BRUSSELS (Reuters) - The first round of a European Commission contest to fund carbon capture and storage (CCS) projects failed to find a winner, the EU’s executive said on Tuesday, deepening doubts the technology can emerge soon to help cut emissions.
CCS developers will be able to re-submit bids for a second round, which Environment Commissioner Connie Hedegaard said should be concluded within a year.
“Within 12 months we will be able to award the second round. We would like to make a very fast second call, as fast as possible,” she told a news conference.
None of the short-listed projects for CCS, which entails trapping and burying carbon emissions from fossil fuel plants, made it to the final selection because of funding gaps or because projects did not advance enough to meet Commission criteria.
EU member governments had to confirm to the Commission they could fund 50 percent of the proposed projects.
Steelmaker ArcelorMittal withdrew its application for a French project, citing technical problems.
“This is a slap in the face for EU climate policy,” Stuart Haszeldine, professor of CCS at Edinburgh University, said.
The Commission has sold 200 million carbon allowances for 1.5 billion euros, of which it set aside 275 million euros for CCS projects. This sum which will be carried over to the next bidding round, when some revenues from the sale of a further 100 million allowances will be assigned.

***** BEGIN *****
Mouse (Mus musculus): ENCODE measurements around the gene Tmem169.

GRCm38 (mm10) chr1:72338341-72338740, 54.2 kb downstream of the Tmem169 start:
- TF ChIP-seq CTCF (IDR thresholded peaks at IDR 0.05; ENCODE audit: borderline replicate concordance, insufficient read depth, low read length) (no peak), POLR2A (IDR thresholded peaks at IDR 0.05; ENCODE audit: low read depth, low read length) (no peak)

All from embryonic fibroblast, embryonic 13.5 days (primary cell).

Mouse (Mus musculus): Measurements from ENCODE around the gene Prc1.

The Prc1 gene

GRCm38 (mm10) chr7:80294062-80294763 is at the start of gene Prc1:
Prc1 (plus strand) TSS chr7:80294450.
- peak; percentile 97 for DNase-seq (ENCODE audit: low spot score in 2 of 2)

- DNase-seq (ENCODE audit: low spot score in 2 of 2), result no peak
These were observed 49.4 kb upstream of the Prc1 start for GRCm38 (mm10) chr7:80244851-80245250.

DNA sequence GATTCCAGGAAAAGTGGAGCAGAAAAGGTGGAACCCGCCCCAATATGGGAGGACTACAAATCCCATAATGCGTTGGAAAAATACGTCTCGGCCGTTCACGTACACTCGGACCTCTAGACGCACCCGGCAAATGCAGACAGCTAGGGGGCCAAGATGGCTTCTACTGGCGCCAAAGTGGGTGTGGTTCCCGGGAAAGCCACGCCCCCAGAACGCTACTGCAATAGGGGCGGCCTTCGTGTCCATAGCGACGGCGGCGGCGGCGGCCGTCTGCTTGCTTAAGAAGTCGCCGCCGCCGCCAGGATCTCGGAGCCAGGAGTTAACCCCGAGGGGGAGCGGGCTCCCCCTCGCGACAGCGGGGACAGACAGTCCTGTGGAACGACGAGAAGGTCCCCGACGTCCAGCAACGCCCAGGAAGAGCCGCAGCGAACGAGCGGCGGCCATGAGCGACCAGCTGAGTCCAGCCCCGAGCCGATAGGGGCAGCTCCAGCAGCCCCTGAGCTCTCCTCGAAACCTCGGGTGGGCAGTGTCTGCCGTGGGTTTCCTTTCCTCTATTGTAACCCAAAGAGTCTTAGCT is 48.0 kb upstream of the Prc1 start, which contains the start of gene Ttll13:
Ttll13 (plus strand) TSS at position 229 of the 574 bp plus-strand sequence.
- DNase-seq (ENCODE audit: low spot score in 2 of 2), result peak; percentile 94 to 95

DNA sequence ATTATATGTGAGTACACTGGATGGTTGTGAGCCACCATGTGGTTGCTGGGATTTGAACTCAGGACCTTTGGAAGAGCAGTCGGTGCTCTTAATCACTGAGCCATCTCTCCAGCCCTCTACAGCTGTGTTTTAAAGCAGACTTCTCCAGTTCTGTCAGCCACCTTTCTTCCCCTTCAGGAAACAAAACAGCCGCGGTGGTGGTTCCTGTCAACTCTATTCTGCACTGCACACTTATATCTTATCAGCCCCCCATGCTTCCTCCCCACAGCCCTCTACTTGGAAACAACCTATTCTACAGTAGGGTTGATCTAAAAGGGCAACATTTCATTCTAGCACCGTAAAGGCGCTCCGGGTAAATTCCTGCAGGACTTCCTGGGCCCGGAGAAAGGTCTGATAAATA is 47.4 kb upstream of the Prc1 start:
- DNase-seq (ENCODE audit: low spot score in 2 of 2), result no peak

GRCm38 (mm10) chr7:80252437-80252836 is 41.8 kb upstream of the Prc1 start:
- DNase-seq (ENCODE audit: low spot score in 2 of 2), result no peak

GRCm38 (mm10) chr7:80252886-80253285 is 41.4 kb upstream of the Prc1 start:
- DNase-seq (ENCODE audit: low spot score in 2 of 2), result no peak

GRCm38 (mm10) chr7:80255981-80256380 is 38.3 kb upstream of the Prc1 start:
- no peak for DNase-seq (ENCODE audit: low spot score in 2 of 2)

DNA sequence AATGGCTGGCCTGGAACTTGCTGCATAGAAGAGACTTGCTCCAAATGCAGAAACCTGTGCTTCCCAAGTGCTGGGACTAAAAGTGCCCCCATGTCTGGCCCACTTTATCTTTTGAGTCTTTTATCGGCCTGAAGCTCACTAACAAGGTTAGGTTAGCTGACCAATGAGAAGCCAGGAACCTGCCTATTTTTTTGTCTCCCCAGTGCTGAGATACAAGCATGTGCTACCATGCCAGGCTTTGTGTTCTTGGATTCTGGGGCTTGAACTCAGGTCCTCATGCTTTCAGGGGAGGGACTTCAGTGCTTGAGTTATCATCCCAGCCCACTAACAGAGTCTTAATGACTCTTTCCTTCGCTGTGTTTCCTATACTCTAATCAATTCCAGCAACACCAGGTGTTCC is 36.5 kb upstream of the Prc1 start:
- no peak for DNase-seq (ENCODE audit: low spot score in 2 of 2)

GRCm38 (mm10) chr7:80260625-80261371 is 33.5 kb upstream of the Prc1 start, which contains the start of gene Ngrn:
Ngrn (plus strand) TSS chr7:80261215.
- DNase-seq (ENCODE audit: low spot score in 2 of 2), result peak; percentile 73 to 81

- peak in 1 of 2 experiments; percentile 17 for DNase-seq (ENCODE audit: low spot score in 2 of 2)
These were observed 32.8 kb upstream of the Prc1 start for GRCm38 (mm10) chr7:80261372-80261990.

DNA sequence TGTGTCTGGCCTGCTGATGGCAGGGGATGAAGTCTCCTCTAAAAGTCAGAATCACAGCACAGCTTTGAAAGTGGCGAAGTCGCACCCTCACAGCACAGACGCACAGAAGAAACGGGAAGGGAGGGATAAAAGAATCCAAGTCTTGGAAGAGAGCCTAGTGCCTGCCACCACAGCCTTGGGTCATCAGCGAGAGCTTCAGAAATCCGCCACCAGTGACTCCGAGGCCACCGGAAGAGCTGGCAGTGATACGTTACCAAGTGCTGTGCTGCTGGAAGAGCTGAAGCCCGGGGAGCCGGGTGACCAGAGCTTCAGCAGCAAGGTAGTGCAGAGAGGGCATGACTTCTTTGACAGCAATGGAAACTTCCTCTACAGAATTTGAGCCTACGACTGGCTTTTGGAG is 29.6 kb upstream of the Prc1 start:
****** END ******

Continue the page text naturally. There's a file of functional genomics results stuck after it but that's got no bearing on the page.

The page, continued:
The allowances, which trade on the EU Emissions Trading Scheme, each provide the right to emit 1 metric ton of carbon dioxide.
Hedegaard said on Tuesday she would not speculate on a date for auctioning remaining allowances, saying it would be a technical decision.
CCS is commercially unproven and expensive to build, but governments that seek to curb emissions from the carbon-intensive power industry want it to make a contribution in future.
The International Energy Agency expects coal to come close to surpassing oil as the world’s top energy source by 2017, it said on Tuesday, painting a gloomy picture for the fight against climate change.
“Without progress in CCS, and if other countries cannot replicate the U.S. experience and reduce coal demand, coal faces the risk of a potential climate policy backlash,” said Maria van der Hoeven, the IEA’s executive director, adding she did not expect CCS to play a role by 2017.
The Commission announcement had been expected after reports that there would be no EU funding for CCS projects in any country, including Britain, which had four projects on the Commission’s shortlist published in July.
The Commission allocated 1.2 billion euros to 23 renewable energy projects on Tuesday, with a Dutch biomass refinery project pocketing the largest amount of nearly 200 million euros.
Other successful projects included solar power, wind and ocean energy. In total, the projects are expected to create around 1,000 permanent jobs for 15 to 20 years.
Two years ago the Commission’s planned sale of 300 million 2013-vintage EUAs, dubbed the NER 300, was expected to raise around 4.5 billion euros, but a steep drop in the price of carbon significantly reduced proceeds from the first tranche of 200 EUAs to 1.5 billion euros.
Funds allocated to renewables under the program are meant to cover additional costs incurred by new technologies in comparison with proven projects, while private sector and national funding will help finance the remainder.
The Commission expects the funding to generate about 2 billion euros of private investments on the selected projects. ($1 = 0.7598 euros)
Editing by Adrian Croft and Jane Baird